Jump to content
  • Welcome to the eG Forums, a service of the eGullet Society for Culinary Arts & Letters. The Society is a 501(c)3 not-for-profit organization dedicated to the advancement of the culinary arts. These advertising-free forums are provided free of charge through donations from Society members. Anyone may read the forums, but to post you must create an account.

A Scottish Chef

Harvey Day curry book from the fities and sixties

Recommended Posts

I stumbled across a very old book called 'The Complete Book of Curries' today in a charity shop and I bought it for the princely sum of £0.19.

The author is Harvey Day and I wondered if he or his writing is known to anyone here?

The book - a compendium of five individual books dedicated to curries around the world - is an absolute delight. Not least because of his recipe offerings which strike an odd balance between authenticity and a very olde fashioned, almost quaint Englishness. So quaint in fact, that Day sees fit throughout the book to publish the addresses of those who helped him with the book. Presumably so people could write to them and offer their own thanks. The first of these five books was published by Kaye & Ward in 1958 in Britain.

I'm not even certain about the authenticity of the recipes published. I'm as sure as can be that no one would have been able to challenge Day's assertions/recipes as I am completely unaware of other books on this subject from that time. Certainly none that I have come across.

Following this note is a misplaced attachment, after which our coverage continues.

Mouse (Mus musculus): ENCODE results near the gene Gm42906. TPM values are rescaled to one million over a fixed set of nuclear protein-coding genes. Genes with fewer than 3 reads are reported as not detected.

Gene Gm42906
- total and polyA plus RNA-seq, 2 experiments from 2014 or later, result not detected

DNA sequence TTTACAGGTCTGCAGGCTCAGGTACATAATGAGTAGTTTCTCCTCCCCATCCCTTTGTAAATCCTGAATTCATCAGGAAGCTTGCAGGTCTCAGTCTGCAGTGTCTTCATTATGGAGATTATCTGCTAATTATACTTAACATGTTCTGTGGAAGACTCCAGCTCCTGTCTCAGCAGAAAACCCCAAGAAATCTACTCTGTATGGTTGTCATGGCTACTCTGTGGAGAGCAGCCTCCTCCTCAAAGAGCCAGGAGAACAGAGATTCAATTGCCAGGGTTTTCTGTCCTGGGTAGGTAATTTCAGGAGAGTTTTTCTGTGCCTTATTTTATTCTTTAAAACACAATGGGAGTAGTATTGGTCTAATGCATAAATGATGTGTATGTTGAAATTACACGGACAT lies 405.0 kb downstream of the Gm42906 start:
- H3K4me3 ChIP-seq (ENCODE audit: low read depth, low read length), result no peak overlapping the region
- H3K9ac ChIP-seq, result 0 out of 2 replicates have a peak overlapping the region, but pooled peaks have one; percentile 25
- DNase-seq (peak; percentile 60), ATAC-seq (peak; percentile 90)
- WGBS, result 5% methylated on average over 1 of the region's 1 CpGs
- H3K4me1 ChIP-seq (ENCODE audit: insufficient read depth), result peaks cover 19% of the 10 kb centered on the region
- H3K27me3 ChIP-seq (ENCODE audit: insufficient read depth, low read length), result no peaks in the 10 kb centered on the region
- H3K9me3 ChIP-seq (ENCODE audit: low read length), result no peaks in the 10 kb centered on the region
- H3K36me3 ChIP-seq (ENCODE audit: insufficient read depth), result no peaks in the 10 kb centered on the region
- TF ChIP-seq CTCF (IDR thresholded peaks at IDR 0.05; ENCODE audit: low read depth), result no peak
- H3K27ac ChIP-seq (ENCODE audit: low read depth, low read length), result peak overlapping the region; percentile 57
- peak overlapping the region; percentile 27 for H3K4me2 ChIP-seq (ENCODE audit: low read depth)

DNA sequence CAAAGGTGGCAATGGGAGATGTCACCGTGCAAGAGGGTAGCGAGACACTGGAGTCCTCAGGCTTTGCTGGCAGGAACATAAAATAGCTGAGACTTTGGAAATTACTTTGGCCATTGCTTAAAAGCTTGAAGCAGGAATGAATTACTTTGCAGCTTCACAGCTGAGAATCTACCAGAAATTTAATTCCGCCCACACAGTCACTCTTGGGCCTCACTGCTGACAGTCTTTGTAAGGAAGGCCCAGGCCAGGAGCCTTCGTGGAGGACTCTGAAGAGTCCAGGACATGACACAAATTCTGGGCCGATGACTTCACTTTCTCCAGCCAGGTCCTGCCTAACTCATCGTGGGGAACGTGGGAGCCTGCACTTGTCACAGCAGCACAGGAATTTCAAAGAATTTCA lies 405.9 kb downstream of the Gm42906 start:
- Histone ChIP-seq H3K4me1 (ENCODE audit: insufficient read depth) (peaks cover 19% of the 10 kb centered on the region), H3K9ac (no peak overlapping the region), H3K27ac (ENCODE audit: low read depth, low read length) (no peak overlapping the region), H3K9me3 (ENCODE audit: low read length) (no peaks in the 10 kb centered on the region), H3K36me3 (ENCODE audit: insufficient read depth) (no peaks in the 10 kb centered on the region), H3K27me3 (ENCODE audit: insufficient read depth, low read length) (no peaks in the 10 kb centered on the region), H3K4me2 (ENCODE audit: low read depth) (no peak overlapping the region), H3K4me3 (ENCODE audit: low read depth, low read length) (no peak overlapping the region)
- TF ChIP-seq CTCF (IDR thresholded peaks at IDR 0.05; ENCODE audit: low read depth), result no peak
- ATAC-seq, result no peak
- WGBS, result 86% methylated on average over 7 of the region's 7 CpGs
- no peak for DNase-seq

There are quite fantastic quotes in the book which he uses to highlight his thoughts on food. Although this first quote itself is not about curries, he used it to indicate his feelings about those who found curries too much of a culinary challenge to enjoy. It will also give you an indication of the tenor he adopts throughout the book.

"People who know nothing about cheeses reel away from Camembert,

Roquefort, and Stilton because the plebeian proboscis is not

equipped to differentiate between the sordid and the sublime."

Harvey Day

Perhaps it's the time elapsed since first publication that makes it such a glorious read, but some of it is also hilarious. For example;

"Because curries are hot, they are not therefore the work of the Devil."

Harvey Day

Each book has a small preface and in these Day offers up his thoughts on the wonder of curries and the benefit of the spices used. The preface to the second book returns again to his ideas about those unable to enjoy curries. I think Mr Finch and Mr Majumdar will enjoy this one in particular. Fantastically, he said;

"Generally speaking, the English don't make good cooks. Not because the culinary art is beyond them, for when the English turn their hands to anything, there are few of any race who excel them. Except, perhaps, the Scots."

Harvey Day

I'd love to post some of these recipes if I can, as I can't offer you a source where to find the book. It's long out of print and I could not find it available even through second hand sellers on the internet.

If I can't - and I'm assuming someone will tell me if this is not permissible - I'd still love to ask many questions about the recipes and methods he writes of in the book. For example, Suvir, IndiaGirl or Monica, was mustard oil commonly used in Indian cooking to preserve and protect meats due to the hot climate?